FANDOM


Template:Mergeinto Template:Otheruses Template:Infobox NASA The space program of the People's Republic of China (PRC) began in 1956 with the cooperation of the USSR and continued as an indigenous nuclear deterrent program after the Sino-Soviet split in 1960. The Chinese space programme was initiated at the behest of the Central Military Commission for fulfilling national defence needs. The potential military utility of space was the central reason for China embarking on its national space programme since 1956. The programme was aimed at developing China’s aviation, guided missiles, rockets and missile defence needs. Thus, the first products of its space programme were not Satellite Launch Vehicles (SLVs) or satellites, rather they were Ballistic Missiles like the Dongfeng-1 (DF-1), -2, -3, -4 and -5. Of these, the DF-4 and DF-5 became SLVs like the Changzheng-1 (CZ-1)and CZ-2 respectively [1]. Thus,PRC's first satellite, Dongfanghong I (The East Is Red I), was launched only two and a half decades later in 1970, making China the fifth spacefaring nation. The manned space program began in 1968, and China became the third country to put a human in space in 2003.

History and Recent DevelopmentsEdit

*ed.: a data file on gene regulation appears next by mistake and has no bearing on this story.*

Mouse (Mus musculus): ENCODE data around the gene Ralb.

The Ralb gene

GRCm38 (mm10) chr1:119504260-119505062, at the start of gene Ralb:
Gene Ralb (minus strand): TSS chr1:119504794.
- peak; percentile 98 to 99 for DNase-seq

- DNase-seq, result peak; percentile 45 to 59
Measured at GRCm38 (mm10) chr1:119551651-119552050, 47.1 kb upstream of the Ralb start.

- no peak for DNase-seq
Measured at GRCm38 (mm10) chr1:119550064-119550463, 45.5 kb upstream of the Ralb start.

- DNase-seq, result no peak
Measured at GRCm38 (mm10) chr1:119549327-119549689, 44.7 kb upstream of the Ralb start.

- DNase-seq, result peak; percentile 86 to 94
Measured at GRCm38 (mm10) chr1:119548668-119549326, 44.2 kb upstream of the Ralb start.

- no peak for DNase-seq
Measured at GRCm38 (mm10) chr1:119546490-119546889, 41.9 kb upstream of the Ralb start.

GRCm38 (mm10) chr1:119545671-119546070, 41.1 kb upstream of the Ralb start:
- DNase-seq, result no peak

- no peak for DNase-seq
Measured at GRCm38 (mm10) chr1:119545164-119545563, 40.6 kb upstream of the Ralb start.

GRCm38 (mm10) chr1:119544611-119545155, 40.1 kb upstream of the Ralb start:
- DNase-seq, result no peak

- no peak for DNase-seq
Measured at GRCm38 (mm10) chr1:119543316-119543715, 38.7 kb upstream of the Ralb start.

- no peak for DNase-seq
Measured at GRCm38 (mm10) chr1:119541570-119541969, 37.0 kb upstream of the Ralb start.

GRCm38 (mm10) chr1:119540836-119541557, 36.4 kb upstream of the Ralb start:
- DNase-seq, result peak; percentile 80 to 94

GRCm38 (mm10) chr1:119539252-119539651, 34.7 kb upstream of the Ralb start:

File:Shenzhou6training.jpg

The PRC's space program dates to 1956, when Tsien Hsue-Shen, recently arrived from the United States after a protracted emigration battle, proposed and became first director of a ballistic missile program.

The March 1, 1956, Twelve-Year-Plan for Chinese aerospace, also known as Project 581, was the first Chinese satellite project, with the objective of placing a satellite in orbit by 1959 [2].

During the cordial Sino-Soviet relations of the 1950s, the USSR engaged in a cooperative technology transfer program with the PRC under which they trained Chinese students and provided the fledgling program with a sample rocket, but this support was abruptly withdrawn after the 1960 Sino-Soviet split.

The PRC continued the program independently and launched their first rocket, based on the Russian R-2, in late 1960. Development continued through the 1960s and 1970s, with the first launch of the indigenous Dongfeng missile in 1964. The same technology, adapted into the Long March rocket, was used to launch the PRC's first satellite Dong Fang Hong I (The East Is Red I), in 1970, allowing the PRC to join the USSR, United States, France, and Japan as the fifth spacefaring nation. The PRC went on to launch 55 satellites in the Dong Fang Hong series over the following three decades.

Further development of the Long March rocket series allowed the PRC to initiate a commercial launch program in 1985, which has since launched over 30 foreign satellites, primarily for European and Asian interests. The United States government has long been resistant to the use of PRC launch services by American industry due to concerns over technology transfer, and in 2000 announced an official embargo. The PRC has continued to improve their rocket designs, though the next generation Long March 5 appears stalled from lack of funding.